I have never been a big fan of ILM (information lifecycle management)—the term, not the concept. This is mostly because the concept is so broad but the term itself seems so limiting.
When people hear ILM they think information, which reminds them of data. They think of data and it reminds them of storage.
Next thing you know, ILM is a storage-centric solution. My problem with the term then is that information management is about much more than storage.
Every single ongoing IT-related project is ultimately has information management issues. Be it data warehousing, server consolidation, application integration, supply chain management, its all fundamentally about information management.
The problem with big concepts is we tend to approach them one piece at a time.
So if you are a former database guy like me you tend to only see the benefit of database archiving or subsetting. If you administer the corporate e-mail server and are being hounded about compliance or legal discovery issues, you tend to focus on the e-mail archive. If you are a storage administrator, you are focused on offloading data to cheaper drives.
The list goes on and on. Each little interest group solves its niche issue in a vacuum until one day the many little problems we solved become the cause of some even larger problems.
Years later some bright person gets the idea that all of these small niche problems were actually the same problem.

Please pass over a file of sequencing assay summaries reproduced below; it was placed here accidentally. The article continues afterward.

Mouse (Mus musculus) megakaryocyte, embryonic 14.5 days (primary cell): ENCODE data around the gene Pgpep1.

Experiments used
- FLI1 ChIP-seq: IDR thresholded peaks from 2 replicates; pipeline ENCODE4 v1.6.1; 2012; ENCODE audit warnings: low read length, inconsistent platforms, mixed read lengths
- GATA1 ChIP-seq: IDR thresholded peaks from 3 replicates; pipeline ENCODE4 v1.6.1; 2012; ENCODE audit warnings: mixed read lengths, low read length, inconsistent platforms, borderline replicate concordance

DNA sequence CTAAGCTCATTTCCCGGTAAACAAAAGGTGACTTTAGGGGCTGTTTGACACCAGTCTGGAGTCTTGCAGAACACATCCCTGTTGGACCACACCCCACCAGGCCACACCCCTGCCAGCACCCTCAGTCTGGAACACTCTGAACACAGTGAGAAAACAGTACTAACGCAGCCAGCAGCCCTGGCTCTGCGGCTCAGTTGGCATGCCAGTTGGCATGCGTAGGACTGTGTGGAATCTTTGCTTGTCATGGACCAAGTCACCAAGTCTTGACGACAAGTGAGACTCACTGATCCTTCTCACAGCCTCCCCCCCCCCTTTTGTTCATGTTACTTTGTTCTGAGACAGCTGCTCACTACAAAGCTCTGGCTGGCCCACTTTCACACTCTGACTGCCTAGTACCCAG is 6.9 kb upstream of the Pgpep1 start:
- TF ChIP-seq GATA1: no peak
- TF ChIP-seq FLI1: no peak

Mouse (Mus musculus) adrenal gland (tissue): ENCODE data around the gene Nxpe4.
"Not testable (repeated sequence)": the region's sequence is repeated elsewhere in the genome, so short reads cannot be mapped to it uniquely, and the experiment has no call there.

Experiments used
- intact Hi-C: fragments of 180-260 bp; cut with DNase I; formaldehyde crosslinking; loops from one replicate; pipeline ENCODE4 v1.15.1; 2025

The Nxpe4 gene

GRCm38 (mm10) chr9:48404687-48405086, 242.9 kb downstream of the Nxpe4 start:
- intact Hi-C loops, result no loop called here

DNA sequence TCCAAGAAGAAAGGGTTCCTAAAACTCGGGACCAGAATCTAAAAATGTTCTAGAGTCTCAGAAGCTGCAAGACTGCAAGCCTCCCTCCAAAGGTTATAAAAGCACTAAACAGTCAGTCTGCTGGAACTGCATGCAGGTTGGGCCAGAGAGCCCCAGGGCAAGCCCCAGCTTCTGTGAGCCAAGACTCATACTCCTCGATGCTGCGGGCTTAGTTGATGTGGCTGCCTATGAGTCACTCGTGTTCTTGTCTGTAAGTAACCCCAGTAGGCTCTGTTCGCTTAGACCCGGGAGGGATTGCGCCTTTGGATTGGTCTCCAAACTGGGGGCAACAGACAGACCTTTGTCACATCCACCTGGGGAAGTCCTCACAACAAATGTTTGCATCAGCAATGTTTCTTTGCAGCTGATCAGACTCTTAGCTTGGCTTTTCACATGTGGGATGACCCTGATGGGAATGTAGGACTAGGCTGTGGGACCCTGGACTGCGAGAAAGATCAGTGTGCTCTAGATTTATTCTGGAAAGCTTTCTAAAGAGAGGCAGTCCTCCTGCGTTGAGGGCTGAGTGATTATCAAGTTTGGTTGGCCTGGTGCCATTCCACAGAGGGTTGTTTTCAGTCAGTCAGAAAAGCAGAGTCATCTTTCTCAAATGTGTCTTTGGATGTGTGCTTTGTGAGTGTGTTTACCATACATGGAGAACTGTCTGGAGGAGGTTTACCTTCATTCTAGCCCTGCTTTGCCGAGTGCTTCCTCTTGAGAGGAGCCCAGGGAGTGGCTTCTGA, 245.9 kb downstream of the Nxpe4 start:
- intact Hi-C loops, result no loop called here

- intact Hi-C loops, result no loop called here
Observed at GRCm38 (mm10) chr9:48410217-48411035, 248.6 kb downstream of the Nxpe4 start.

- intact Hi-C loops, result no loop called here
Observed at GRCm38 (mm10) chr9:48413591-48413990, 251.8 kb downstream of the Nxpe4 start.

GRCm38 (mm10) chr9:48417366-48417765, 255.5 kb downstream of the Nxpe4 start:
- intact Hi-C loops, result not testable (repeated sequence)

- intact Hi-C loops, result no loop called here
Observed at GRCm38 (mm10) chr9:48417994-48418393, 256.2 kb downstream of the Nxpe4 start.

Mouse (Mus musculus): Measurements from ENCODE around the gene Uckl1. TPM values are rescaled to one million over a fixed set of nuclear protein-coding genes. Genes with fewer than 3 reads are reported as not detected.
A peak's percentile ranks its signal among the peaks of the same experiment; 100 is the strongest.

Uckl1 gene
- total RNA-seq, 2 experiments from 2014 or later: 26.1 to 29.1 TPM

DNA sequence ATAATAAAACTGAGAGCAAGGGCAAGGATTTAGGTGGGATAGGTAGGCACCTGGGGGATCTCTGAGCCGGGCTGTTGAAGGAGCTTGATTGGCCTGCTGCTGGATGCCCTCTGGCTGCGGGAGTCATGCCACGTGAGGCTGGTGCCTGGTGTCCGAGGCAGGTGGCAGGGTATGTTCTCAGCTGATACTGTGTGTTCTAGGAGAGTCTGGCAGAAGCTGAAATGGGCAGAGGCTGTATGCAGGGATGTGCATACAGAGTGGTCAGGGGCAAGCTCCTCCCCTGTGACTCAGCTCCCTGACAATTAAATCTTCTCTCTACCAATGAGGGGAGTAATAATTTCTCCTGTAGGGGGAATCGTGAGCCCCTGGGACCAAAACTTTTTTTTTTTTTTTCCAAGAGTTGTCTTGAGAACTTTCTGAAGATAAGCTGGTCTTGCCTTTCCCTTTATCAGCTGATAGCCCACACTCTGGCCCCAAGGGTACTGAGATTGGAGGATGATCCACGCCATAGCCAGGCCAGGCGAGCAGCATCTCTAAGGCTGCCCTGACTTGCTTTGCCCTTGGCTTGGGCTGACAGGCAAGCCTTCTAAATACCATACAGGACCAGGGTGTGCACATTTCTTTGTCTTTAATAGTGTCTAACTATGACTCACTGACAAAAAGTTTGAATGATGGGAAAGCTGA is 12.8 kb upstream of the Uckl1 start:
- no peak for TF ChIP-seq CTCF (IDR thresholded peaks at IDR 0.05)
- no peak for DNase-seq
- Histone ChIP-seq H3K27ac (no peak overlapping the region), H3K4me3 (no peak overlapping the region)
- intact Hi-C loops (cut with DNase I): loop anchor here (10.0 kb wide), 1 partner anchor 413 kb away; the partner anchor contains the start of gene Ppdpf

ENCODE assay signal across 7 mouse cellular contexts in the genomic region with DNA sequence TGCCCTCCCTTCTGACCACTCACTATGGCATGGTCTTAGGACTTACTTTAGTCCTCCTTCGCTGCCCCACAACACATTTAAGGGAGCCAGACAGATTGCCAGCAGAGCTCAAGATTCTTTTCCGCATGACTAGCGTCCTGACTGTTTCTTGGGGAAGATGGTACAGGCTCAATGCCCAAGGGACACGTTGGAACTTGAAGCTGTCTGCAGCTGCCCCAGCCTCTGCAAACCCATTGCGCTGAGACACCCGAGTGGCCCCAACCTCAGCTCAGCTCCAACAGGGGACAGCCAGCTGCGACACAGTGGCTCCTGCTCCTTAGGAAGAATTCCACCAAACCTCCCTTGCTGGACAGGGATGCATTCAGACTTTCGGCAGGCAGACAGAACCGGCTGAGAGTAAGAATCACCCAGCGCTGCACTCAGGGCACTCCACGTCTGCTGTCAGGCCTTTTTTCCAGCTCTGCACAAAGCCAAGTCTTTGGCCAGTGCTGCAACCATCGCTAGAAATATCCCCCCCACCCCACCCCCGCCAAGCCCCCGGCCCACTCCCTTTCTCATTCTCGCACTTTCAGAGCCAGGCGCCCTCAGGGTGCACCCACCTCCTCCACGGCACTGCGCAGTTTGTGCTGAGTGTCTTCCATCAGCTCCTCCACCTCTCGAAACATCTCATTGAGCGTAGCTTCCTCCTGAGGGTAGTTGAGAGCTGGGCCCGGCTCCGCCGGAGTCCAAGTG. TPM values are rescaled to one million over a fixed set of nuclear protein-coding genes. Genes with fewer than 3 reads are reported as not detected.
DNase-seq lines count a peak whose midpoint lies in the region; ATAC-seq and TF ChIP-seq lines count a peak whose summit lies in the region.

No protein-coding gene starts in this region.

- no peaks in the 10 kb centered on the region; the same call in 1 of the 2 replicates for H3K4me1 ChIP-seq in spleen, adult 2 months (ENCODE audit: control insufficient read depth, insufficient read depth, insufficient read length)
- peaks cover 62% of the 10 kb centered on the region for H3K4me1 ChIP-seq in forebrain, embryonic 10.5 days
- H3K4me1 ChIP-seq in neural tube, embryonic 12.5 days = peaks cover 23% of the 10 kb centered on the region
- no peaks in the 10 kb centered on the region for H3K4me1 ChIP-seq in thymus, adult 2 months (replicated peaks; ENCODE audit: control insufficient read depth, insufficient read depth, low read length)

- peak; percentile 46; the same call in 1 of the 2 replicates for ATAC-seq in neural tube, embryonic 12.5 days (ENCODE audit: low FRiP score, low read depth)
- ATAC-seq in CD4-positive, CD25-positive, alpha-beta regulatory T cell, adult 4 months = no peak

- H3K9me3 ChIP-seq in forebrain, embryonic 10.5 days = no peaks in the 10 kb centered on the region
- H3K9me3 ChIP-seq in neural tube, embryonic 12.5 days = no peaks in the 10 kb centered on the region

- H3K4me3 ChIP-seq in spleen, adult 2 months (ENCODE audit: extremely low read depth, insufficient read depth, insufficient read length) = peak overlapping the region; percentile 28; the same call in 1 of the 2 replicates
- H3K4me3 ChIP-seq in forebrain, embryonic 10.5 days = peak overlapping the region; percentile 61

This is an age-old issue, really. Some of us experienced this as distributed systems became more and more prevalent. We realized that the problem of having to maintain a number of point products to monitor and manage layers of infrastructure (such as the server/OS, database, network and applications) became harder to overcome than the original problem we were trying to solve.
The solution then was a unified management framework. The frameworks applied standards to handle messaging from the various monitoring agents and a common infrastructure to handle event management and more.
Software vendors like Computer Associates and BMC Software came out with these unifying frameworks, including UniCenter and Patrol, to address the larger overall problem of systems management.
Of course the problem was that most of the point product software that these software frameworks were suppose to integrate were not built from the ground up for that purpose.
Needless to say there was a great deal of pain that some organizations are still suffering when it comes to a seeing true ROI on a unified systems management approach.
The ILM issue, like systems management, is such a broad concept that it touches virtually every aspect of the IT infrastructure (not just storage) and impacts the success of virtually every IT initiative.
Right now, in your organization, special interest groups are out there evaluating niche ILM solutions and believe me there are plenty of ILM vendors that only do one or two niche things and are happy to engage with those groups.